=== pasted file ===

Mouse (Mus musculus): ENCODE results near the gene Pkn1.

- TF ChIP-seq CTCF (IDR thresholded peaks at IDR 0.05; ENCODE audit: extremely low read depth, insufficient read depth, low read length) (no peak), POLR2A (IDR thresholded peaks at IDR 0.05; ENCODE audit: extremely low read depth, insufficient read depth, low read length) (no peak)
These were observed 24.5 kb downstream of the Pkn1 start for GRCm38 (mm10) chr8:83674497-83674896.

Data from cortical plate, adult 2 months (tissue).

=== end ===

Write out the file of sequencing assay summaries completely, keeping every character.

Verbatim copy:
Mouse (Mus musculus): ENCODE results near the gene Pkn1.

- TF ChIP-seq CTCF (IDR thresholded peaks at IDR 0.05; ENCODE audit: extremely low read depth, insufficient read depth, low read length) (no peak), POLR2A (IDR thresholded peaks at IDR 0.05; ENCODE audit: extremely low read depth, insufficient read depth, low read length) (no peak)
These were observed 24.5 kb downstream of the Pkn1 start for GRCm38 (mm10) chr8:83674497-83674896.

Data from cortical plate, adult 2 months (tissue).